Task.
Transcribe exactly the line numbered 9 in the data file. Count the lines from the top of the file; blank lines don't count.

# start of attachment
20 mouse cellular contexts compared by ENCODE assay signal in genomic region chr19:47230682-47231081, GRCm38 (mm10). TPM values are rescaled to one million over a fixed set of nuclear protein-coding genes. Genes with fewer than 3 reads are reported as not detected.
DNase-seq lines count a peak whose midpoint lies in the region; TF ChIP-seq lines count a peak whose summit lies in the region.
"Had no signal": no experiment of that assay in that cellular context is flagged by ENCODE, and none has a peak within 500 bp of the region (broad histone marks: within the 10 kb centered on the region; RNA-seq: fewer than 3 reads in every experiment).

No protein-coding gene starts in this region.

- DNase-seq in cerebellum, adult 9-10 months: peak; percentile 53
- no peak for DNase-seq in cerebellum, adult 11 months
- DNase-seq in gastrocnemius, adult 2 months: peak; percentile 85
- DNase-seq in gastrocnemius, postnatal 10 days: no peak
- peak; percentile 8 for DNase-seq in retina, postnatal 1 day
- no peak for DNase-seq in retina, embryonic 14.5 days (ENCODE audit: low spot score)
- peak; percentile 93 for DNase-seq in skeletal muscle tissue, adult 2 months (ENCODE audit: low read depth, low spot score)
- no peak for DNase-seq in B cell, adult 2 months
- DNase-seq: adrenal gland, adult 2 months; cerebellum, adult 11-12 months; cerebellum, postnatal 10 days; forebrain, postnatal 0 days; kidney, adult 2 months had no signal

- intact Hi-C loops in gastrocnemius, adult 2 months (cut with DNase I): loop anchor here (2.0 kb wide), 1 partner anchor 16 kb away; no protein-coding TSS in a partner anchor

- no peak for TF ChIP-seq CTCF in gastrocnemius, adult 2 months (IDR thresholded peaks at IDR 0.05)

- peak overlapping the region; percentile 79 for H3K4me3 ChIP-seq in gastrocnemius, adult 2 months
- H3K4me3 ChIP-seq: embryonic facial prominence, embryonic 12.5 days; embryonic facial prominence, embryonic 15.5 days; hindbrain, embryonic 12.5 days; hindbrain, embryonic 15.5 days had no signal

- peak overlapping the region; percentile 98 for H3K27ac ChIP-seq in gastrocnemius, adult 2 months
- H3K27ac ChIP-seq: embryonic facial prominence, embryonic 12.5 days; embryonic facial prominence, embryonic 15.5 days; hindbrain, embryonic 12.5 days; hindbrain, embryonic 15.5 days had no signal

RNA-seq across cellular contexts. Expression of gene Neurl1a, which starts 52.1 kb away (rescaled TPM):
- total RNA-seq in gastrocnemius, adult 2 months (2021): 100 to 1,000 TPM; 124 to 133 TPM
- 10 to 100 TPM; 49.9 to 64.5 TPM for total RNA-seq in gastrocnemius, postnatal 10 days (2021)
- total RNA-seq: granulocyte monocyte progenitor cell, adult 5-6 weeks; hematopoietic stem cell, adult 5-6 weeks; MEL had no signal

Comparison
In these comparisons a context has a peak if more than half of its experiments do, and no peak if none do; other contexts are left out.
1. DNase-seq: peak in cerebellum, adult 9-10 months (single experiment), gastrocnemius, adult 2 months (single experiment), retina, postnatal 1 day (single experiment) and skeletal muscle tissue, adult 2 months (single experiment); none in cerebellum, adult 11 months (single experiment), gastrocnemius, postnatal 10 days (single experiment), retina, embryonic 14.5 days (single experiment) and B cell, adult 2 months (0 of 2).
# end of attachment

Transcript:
- peak; percentile 8 for DNase-seq in retina, postnatal 1 day